Source Code delivers sci-fi winner

By Wren Culp

Staff Writer

Jake Gyllenhaal stars in "Source Code." (Jonathan Wenk/Courtesy Summit Entertainment/MCT)

You wake up on a train you have never seen before. You know no one on the train, but people seem to know you. All you know is that there is a bomb on the train that will blow up in eight minutes and you have to prevent it. Welcome to Source Code.

Source Code tells the story of Capt. Colter Stephens (Jake Gyllenhaal) who wakes up in the body of a man he has never seen before. Sitting across from him is the friendly Christina (Michelle Monaghan), who tells him that he is acting strange. But Stephens is not listening to her. His name is Colter Stevens and he is supposed to be in Afghanistan. How did he wind up in a strange, unfamiliar place? This back and forth questionnaire lasts for eight minutes, and then – kaboom. The train blows up.

Stevens wakes up again in a capsule where he learns via video communication from government officer Carol Goodwin (Vera Farmiga) that he is part of a government experiment called Source Code.

The experiment allows Stephens to go back to the last eight minutes of someone else’s life by creating a parallel reality. However, he cannot alter the outcome of the explosion, but can only carry out his mission, which he learns from head scientist Dr. Rutledge (Jeffrey Wright).

The government gets word of a second attack that is imminent in downtown Chicago. If Stevens can find the bomber on the train, then the government can find the bomber.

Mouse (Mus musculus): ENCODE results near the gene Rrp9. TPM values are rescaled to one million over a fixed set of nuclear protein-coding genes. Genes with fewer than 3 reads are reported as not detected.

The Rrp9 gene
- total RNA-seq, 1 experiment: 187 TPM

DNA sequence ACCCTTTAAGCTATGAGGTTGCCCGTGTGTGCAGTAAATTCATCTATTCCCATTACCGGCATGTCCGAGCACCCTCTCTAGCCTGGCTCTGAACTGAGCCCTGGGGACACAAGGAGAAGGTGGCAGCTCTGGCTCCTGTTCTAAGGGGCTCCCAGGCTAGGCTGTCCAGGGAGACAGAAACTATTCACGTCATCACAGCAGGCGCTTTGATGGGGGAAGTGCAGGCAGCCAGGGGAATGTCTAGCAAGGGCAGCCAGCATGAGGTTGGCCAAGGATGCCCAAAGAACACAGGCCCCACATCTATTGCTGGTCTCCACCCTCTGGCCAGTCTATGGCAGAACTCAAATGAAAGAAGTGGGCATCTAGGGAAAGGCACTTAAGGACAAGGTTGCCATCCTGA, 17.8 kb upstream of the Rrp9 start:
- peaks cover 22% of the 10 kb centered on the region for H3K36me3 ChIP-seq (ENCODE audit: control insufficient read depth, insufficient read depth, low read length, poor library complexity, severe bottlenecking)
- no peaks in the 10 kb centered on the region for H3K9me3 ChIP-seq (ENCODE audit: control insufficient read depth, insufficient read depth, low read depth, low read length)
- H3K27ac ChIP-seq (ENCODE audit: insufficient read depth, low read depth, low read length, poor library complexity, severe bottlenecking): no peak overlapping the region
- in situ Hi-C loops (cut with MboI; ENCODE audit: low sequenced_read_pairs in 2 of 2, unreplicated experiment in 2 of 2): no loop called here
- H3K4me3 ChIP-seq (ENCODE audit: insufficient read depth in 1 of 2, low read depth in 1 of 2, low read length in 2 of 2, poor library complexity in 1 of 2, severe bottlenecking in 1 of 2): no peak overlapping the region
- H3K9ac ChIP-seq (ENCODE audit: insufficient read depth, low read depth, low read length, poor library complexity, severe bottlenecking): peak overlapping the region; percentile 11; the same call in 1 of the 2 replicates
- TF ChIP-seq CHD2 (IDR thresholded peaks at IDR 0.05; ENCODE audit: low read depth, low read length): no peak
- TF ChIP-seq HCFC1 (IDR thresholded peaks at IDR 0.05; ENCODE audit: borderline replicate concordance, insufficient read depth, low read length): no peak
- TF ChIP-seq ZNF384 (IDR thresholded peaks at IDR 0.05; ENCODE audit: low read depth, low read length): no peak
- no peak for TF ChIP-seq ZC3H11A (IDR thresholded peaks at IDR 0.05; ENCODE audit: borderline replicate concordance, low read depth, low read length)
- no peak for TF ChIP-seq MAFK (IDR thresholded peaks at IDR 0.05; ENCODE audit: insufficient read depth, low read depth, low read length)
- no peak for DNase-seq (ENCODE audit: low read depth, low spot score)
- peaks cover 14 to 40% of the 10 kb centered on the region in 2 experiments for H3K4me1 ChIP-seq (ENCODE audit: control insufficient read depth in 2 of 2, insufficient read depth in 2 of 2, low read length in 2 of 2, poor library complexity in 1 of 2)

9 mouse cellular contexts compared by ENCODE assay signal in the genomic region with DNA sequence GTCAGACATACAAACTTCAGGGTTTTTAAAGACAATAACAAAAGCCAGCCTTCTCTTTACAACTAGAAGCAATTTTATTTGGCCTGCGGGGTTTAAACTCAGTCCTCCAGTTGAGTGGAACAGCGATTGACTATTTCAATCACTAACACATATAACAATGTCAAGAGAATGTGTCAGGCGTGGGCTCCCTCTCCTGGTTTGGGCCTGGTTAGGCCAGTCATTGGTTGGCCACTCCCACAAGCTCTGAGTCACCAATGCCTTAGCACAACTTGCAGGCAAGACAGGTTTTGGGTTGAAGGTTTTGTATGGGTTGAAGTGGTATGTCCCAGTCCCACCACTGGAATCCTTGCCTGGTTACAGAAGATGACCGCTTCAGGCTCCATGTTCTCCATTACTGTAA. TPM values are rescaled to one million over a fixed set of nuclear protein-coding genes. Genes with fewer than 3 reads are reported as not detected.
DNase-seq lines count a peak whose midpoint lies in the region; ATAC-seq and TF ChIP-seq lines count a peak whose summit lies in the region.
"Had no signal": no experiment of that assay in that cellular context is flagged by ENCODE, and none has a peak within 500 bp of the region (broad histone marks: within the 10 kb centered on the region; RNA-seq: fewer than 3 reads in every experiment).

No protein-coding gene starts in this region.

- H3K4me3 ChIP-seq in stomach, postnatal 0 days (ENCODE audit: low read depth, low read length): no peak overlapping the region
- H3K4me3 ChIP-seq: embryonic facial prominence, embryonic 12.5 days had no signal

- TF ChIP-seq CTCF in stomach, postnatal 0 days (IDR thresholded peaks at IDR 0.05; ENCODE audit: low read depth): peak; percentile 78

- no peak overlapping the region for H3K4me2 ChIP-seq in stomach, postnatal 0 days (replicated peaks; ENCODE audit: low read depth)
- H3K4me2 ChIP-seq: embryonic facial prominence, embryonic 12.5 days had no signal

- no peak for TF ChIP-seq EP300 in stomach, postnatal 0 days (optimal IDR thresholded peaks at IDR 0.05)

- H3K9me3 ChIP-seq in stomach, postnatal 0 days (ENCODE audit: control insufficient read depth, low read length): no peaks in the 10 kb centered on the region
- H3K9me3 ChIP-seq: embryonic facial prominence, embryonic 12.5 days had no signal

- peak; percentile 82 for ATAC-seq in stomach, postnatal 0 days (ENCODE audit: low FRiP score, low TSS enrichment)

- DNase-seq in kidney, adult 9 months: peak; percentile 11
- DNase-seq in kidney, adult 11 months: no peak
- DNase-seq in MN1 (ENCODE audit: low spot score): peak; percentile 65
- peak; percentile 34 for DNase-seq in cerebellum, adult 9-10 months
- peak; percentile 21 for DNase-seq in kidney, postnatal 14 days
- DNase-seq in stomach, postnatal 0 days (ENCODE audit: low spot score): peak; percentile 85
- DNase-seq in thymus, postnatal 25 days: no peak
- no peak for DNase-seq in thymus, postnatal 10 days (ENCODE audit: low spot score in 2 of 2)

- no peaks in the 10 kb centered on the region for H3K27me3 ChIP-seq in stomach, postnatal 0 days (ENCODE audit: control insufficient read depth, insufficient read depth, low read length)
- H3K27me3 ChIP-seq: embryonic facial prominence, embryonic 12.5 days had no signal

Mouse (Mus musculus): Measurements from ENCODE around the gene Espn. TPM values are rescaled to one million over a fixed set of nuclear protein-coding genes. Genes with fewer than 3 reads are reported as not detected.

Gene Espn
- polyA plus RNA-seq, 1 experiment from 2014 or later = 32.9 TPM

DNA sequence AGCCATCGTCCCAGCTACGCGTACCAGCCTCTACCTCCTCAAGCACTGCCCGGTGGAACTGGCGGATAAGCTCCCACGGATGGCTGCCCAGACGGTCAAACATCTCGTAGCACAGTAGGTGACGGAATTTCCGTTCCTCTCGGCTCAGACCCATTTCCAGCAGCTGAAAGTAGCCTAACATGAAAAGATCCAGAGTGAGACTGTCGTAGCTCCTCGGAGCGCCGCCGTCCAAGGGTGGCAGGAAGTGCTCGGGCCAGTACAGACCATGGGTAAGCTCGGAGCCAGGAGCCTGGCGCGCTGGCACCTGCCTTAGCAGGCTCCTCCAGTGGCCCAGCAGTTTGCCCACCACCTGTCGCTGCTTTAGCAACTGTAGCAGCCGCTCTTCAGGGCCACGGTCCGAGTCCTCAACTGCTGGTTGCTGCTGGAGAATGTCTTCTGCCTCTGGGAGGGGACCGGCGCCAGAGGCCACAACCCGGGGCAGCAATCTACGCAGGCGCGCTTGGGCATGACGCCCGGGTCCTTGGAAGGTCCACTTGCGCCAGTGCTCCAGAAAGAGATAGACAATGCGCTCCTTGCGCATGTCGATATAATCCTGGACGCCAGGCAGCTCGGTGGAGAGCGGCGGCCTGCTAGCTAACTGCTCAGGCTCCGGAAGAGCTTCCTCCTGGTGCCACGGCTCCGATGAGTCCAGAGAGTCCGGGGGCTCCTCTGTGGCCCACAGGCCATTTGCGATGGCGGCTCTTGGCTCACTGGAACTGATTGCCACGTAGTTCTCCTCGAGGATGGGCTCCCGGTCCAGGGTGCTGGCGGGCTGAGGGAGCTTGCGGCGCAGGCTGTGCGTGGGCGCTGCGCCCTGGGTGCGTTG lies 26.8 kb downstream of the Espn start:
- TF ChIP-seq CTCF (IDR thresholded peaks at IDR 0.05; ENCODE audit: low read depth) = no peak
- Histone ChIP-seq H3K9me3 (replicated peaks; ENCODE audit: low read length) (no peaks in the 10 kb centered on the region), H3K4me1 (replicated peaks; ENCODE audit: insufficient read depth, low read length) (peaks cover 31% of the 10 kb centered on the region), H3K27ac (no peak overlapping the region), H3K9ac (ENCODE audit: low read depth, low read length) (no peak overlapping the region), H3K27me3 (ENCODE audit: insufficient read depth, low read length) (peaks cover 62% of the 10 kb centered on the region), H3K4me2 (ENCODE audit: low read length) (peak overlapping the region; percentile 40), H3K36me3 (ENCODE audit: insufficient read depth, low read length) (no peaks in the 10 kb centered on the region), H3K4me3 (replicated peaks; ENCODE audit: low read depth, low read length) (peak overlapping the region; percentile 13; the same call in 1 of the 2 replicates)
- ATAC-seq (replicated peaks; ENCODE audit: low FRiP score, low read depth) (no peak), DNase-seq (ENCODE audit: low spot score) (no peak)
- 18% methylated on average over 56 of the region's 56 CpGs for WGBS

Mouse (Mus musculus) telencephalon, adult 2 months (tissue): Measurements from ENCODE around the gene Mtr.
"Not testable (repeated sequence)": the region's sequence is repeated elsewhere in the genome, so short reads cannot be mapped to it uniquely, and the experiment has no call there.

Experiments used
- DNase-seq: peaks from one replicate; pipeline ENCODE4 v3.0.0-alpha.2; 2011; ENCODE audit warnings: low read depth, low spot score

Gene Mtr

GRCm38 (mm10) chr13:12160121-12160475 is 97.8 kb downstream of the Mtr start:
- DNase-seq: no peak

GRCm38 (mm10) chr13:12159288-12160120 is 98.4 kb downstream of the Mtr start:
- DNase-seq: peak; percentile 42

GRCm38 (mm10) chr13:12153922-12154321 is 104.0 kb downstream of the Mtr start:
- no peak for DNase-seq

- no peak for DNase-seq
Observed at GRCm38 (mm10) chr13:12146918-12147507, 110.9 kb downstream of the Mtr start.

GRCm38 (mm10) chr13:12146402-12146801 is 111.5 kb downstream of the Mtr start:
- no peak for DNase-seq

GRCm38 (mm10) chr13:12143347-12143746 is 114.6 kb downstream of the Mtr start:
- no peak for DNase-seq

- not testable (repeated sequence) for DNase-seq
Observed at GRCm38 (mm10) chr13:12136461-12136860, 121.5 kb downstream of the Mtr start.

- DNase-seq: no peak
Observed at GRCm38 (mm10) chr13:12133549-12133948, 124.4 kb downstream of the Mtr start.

Now Stevens must master his fake reality and find the bomber — eight minutes at a time.

Source Code is definitely an original idea. We have always had good movies about going back in time (see: Back To The Future, Butterfly Effect), but the film has a different twist to it that makes the category new and fresh. Think of Source Code as a science-fiction version of Groundhog Day.

The film capitalized on what it promised: being an intense sci-fi based movie. But in the end, it is so much more than that. The film does a good job showing the harsh realities of life and death and showing that, in the end, we have little control over either.

At one point in the film, Stephens wants to save Christina from the explosion, but is abruptly reminded that the world that he sees, touches, hears and experiences is not real. It is just a simulation. The fates of everyone on the train have already been sealed, which upsets Stephen.

The only flaw that I can think of the movie having is that some of the dialogue was is cheesy and cliché and sometimes it almost ruined the moment the film was going for.

Gyllenhaal is one of my favorite actors because he always brings his roles to life. Though the audience knows little about Stephens as a character to begin with, Gyllenhaal does a great job showing how anyone would react to being thrown into a situation like his. Farmiga, Monaghan and Wright all gave fine performances, as well.

Jake Gyllenhaal, from left, director Duncan Jones and Michelle Monaghan talk on the set of "Source Code." (Jonathan Wenk/Courtesy Summit Entertainment/MCT)

Director Duncan Jones (Moon) is already turning into one of my favorite directors, and he has only made two movies. He did a great job of creating two realities and making the fake world believable. I believe that is one of Jones’s strengths: he is able to blend emotional characters with an intense setting that, overall, boosts the quality of the movie.

Overall, Source Code is a very enjoyable, intense sci-fi flick. If you can get past some cheesy dialogue, then you will see a talented director paired with respectable actors to make a fine addition to the sci-fi world.

Source Code: A-

Rated: PG-13 for some violence including disturbing images, and for language